PURPOSE. The aim of this randomized controlled trial with blinded examiner was to compare the efficacy of four different methods of enhancing oral hygiene motivation in: (i) reducing the full-mouth plaque score (FMPS) and full-mouth bleeding score (FMBS), (ii) modifying patient behaviour, (iii) amount of intervention time required, and (iv) the degree of patient satisfaction at three-year follow-up.

MATERIALS AND METHODS. In a private practice, 100 subjects aged 18-75 years with at least 20 teeth/implants and a FMPS ≥40% were consecutively recruited. At baseline, subjects were randomly allocated to four different oral hygiene motivational techniques: standard oral hygiene instructions (SOHI), reading a pamphlet (P), watching a video (V), or Brief Motivational Interviewing (BMI). For each method the outcome variables considered were: reduction in FMPS, reduction in FMBS, frequency of daily tooth brushing, frequency of daily flossing, motivational intervention time, degree of patient satisfaction, patient perception of oral health (by means of a questionnaire), and number of teeth lost. A single operator carried out all motivational sessions and/or professional oral hygiene at baseline and at 1, 3, 6, 12, 18, 24, 30 and 36 months. Another operator, blinded to the motivational method used, recorded the variables at baseline and at 6, 12, 18, 24, 30, and 36 months.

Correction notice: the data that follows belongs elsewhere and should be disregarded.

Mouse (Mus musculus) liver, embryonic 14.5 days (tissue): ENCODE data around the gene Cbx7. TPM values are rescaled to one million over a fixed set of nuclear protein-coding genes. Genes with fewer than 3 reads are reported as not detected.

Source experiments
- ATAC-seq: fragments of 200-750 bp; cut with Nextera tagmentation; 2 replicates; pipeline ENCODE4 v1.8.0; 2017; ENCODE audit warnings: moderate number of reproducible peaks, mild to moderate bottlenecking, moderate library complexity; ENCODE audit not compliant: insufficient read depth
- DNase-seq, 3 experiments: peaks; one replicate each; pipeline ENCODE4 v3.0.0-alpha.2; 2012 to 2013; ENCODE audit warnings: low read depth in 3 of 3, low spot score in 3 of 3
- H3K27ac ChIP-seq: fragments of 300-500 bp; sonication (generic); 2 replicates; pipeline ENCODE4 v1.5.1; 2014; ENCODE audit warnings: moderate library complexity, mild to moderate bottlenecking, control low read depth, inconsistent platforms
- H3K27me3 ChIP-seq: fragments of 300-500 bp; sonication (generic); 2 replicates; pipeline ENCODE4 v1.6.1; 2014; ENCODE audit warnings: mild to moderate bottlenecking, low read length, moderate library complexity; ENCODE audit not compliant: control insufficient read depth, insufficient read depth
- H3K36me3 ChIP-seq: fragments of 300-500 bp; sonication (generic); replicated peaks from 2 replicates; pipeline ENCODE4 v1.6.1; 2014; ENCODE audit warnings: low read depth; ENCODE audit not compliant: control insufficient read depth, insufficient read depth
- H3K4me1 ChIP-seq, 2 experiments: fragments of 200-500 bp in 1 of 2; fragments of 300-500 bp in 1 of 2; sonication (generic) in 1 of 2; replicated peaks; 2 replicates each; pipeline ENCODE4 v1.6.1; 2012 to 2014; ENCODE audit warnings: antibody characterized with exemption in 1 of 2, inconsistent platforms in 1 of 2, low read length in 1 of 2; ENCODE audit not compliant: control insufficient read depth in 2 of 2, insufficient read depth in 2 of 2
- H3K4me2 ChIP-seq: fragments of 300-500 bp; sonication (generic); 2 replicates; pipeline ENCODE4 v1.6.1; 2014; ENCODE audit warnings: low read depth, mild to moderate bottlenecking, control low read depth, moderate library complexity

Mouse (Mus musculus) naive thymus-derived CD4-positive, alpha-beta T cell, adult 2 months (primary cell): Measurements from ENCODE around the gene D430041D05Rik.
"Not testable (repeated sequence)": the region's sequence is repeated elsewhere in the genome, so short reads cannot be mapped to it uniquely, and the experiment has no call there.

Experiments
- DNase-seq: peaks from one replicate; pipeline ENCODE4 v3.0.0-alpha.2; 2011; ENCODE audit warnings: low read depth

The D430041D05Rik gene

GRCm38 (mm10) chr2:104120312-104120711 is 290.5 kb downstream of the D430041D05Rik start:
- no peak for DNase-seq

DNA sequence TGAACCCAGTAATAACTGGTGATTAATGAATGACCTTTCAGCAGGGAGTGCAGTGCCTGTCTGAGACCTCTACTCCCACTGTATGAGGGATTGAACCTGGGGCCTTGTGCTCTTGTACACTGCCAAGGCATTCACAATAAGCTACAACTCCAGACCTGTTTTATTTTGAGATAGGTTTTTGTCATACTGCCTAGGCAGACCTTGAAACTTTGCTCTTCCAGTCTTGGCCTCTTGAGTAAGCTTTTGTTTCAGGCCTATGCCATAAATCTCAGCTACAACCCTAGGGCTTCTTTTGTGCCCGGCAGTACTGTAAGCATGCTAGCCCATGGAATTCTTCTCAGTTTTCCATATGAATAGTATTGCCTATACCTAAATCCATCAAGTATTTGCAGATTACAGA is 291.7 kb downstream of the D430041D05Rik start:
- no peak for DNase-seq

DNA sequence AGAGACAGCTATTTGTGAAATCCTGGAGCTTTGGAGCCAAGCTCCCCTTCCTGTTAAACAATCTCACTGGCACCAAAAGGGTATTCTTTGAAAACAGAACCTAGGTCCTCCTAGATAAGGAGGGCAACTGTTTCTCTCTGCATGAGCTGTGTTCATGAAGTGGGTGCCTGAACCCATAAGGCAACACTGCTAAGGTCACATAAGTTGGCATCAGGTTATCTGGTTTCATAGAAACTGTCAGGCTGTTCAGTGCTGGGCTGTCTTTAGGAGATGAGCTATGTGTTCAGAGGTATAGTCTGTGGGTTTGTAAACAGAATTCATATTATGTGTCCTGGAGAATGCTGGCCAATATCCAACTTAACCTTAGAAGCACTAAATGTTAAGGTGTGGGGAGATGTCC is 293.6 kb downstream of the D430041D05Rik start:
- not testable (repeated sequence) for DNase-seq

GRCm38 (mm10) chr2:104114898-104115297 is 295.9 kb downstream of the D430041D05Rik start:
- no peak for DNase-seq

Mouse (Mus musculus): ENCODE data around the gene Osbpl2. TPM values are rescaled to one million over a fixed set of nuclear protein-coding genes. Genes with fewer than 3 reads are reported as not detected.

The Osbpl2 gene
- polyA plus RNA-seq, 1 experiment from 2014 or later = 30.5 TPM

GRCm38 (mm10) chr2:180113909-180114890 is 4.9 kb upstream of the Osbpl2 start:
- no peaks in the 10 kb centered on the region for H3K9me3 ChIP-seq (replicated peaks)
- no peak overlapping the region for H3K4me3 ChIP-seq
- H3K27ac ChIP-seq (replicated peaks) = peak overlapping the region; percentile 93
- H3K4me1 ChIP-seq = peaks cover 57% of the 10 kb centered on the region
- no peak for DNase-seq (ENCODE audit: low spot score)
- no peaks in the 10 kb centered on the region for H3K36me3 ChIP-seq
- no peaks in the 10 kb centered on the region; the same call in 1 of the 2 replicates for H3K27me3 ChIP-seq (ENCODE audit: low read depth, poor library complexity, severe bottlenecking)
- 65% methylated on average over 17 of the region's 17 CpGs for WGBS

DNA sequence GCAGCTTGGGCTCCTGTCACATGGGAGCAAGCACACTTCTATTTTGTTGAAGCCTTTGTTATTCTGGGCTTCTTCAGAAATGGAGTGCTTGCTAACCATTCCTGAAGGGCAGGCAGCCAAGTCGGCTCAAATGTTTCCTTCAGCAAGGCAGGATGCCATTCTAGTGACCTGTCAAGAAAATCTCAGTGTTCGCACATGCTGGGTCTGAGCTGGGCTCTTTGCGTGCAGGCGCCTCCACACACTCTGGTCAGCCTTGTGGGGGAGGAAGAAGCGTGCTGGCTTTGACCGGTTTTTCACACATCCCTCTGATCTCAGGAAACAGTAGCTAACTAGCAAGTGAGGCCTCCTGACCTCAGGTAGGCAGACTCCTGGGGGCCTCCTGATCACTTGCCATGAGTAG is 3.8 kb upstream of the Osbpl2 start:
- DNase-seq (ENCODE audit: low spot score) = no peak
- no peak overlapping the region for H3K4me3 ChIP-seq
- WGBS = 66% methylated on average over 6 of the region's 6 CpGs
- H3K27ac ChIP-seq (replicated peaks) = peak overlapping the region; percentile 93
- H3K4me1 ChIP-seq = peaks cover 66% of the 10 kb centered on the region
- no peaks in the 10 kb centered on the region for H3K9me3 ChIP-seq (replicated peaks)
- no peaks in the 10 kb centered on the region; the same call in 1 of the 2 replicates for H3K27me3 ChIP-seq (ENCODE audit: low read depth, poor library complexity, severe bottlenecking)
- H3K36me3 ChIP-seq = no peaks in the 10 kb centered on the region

RESULTS. At 36-month follow-up, there had been 3, 6, 5 and 2 drop-outs for SOHI, P, V, and BMI, respectively. The reduction from baseline in FMPS was 19.7 for SOHI, 20.0 for P, 23.7 for V, and 29.9 for BMI. The difference between BMI and P was significant, a difference of 10.3 favouring BMI; 95%CI from 0.0 to 10.3; P = 0.0445. There were no significant differences between the four tested methods in FMBS reduction from baseline (2.1 for SOHI, 3.2 for P, 2.3 for V, and 3.6 for BMI; P = 0.9716), degree of patient satisfaction (P = 0.1605), improvement in perception of oral health (P = 0.3305), frequency of daily flossing (P = 0.1991), or number of teeth lost (P = 0.2847). The frequency of daily tooth brushing significantly increased after BMI compared to SOHI (the difference between BMI and SOHI was 0.6; 95%CI from 0.2 to 1.0, P = 0.0017). The total time required for motivation was significantly greater for the BMI as compared to all other techniques (P <0.0001).

CONCLUSIONS. All tested methods improved FMPS and FMBS, and were appreciated by all subjects. The reduction in FMPS was higher with BMI than with P. The change in patient behaviour (frequency of daily tooth brushing) was more pronounced in the BMI group, but the intervention time required was greater than for the other techniques.